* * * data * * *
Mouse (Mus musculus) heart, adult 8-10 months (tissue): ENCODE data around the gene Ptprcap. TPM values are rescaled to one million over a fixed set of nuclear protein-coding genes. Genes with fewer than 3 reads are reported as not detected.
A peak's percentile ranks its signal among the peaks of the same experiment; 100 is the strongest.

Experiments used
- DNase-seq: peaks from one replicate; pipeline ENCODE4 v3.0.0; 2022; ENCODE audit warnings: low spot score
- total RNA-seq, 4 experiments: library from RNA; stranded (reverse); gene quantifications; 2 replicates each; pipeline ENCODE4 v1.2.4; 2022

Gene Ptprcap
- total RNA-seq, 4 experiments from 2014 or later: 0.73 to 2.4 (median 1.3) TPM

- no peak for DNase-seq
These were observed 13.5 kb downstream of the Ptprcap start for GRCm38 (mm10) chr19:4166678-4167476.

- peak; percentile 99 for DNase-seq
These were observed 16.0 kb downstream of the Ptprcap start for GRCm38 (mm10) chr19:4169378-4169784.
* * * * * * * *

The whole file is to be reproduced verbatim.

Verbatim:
Mouse (Mus musculus) heart, adult 8-10 months (tissue): ENCODE data around the gene Ptprcap. TPM values are rescaled to one million over a fixed set of nuclear protein-coding genes. Genes with fewer than 3 reads are reported as not detected.
A peak's percentile ranks its signal among the peaks of the same experiment; 100 is the strongest.

Experiments used
- DNase-seq: peaks from one replicate; pipeline ENCODE4 v3.0.0; 2022; ENCODE audit warnings: low spot score
- total RNA-seq, 4 experiments: library from RNA; stranded (reverse); gene quantifications; 2 replicates each; pipeline ENCODE4 v1.2.4; 2022

Gene Ptprcap
- total RNA-seq, 4 experiments from 2014 or later: 0.73 to 2.4 (median 1.3) TPM

- no peak for DNase-seq
These were observed 13.5 kb downstream of the Ptprcap start for GRCm38 (mm10) chr19:4166678-4167476.

- peak; percentile 99 for DNase-seq
These were observed 16.0 kb downstream of the Ptprcap start for GRCm38 (mm10) chr19:4169378-4169784.